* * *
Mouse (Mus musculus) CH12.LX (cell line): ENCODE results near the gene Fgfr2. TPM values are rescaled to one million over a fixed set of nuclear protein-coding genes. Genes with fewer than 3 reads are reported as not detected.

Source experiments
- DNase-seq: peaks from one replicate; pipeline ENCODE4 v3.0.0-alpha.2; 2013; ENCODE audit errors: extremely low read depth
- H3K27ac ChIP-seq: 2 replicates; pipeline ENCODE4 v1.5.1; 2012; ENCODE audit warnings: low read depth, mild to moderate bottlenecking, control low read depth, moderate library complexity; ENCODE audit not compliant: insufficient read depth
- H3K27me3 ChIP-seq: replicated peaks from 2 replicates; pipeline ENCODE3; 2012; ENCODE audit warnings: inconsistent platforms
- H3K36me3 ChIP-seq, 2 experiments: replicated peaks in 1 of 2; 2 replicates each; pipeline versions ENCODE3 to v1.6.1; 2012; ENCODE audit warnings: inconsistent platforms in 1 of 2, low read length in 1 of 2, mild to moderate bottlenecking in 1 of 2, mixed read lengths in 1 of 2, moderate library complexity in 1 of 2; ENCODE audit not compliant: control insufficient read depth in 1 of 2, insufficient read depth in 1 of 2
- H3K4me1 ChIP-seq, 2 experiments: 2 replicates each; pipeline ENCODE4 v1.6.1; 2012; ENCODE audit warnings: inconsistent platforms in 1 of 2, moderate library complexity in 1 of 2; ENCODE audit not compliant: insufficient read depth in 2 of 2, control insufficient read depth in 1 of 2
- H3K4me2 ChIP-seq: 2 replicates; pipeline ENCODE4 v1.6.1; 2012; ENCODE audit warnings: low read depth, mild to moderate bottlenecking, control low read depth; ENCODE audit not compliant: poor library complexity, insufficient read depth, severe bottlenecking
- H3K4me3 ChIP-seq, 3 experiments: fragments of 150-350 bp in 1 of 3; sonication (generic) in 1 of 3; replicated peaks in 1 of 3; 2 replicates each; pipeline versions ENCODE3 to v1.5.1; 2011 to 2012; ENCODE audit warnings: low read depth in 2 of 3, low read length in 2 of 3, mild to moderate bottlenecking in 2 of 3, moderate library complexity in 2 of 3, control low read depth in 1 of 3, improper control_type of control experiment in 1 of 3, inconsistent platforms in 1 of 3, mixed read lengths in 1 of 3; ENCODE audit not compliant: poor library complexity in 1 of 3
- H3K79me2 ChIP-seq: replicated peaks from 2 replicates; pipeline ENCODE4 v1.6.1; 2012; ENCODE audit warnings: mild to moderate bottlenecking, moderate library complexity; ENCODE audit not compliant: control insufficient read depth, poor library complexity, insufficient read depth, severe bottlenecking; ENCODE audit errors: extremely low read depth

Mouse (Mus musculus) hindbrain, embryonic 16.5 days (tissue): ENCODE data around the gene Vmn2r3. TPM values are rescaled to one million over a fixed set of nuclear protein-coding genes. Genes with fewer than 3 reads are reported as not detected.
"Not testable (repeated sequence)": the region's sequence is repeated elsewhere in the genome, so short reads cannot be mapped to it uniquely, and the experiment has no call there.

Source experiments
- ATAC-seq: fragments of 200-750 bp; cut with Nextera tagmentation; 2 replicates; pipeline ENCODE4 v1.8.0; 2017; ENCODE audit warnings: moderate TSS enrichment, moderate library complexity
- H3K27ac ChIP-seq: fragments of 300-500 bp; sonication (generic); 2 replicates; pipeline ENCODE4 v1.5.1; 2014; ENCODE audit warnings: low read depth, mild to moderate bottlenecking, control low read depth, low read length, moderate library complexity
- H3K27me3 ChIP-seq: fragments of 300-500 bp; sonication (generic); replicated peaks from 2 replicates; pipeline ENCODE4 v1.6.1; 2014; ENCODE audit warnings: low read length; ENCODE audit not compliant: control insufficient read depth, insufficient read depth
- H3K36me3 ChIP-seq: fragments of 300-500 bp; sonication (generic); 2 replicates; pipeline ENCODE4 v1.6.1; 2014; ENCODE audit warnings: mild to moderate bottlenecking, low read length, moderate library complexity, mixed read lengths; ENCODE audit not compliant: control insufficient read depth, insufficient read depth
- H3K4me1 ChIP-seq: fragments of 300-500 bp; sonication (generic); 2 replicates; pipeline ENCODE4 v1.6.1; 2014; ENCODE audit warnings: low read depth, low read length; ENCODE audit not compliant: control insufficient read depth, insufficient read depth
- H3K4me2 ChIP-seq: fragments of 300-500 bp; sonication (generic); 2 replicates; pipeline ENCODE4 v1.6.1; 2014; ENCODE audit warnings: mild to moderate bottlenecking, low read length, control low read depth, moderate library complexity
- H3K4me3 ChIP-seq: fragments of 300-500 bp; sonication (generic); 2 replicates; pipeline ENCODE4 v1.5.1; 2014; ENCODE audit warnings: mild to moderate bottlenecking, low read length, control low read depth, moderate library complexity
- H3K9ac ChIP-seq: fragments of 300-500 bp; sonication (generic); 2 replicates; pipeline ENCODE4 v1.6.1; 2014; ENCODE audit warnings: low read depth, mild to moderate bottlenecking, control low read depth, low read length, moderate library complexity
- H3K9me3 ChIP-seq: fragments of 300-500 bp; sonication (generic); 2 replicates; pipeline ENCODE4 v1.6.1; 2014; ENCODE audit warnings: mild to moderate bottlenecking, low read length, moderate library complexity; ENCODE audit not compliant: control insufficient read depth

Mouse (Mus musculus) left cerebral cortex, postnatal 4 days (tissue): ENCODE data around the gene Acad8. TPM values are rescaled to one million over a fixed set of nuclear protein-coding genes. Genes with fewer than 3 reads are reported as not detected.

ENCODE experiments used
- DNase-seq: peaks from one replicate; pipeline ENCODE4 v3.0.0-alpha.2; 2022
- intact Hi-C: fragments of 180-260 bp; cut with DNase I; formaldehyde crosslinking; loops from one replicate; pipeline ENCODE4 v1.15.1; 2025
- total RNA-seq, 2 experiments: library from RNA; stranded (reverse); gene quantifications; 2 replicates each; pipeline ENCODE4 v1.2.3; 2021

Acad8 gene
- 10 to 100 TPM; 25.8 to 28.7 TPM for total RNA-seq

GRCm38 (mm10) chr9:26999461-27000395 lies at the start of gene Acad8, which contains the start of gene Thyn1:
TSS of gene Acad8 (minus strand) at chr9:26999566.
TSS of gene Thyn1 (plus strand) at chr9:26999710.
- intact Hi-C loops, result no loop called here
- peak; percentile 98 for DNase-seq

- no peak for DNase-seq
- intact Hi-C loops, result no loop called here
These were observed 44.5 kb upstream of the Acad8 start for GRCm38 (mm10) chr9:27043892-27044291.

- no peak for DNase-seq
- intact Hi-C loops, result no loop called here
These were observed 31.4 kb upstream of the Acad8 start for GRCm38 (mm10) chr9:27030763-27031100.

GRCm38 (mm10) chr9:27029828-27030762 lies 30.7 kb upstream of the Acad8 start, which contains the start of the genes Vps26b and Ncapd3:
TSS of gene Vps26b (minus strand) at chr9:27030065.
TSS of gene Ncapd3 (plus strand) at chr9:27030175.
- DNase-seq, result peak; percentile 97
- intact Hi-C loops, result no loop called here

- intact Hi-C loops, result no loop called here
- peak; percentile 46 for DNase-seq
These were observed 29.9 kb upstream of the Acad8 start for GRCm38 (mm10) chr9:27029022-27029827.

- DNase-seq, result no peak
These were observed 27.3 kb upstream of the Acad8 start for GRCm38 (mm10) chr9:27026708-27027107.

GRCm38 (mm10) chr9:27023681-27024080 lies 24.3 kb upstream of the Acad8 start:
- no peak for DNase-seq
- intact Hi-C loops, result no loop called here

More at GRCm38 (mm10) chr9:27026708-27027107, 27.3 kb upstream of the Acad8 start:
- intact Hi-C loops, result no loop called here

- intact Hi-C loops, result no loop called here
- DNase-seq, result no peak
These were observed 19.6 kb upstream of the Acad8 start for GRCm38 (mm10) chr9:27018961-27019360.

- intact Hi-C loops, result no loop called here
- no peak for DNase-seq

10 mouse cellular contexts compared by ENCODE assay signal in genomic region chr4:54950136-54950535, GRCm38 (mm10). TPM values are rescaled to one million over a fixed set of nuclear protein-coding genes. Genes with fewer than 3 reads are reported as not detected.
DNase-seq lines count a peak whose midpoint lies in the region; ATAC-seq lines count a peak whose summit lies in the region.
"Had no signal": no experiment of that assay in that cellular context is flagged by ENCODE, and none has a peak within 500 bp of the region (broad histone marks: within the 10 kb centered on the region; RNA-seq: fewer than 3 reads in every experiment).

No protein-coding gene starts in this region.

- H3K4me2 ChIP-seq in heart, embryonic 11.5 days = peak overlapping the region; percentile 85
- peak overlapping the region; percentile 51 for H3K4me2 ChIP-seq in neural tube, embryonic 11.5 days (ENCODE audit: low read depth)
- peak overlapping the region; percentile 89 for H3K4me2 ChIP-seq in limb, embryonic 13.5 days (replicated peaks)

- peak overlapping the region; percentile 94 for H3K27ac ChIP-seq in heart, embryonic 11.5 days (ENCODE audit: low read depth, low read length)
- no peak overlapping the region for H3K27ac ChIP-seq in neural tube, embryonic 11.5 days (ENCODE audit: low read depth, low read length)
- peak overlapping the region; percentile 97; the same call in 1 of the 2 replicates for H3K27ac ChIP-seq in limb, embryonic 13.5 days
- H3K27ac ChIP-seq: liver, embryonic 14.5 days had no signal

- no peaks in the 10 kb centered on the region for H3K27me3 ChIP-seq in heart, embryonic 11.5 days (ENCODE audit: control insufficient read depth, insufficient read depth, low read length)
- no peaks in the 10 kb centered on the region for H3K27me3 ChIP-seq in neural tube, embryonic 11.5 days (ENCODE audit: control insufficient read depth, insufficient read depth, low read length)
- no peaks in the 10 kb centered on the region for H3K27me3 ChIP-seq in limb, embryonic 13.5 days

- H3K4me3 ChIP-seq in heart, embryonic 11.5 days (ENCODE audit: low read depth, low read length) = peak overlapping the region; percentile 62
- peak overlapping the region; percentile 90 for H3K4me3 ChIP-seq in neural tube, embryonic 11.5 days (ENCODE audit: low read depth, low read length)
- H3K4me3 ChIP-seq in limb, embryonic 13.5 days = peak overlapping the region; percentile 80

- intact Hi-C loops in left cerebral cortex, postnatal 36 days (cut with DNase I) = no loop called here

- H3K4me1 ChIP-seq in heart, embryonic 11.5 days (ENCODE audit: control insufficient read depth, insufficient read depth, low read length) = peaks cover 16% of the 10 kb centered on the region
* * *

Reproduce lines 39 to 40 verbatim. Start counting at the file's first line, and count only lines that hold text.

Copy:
- intact Hi-C loops, result no loop called here
These were observed 31.4 kb upstream of the Acad8 start for GRCm38 (mm10) chr9:27030763-27031100.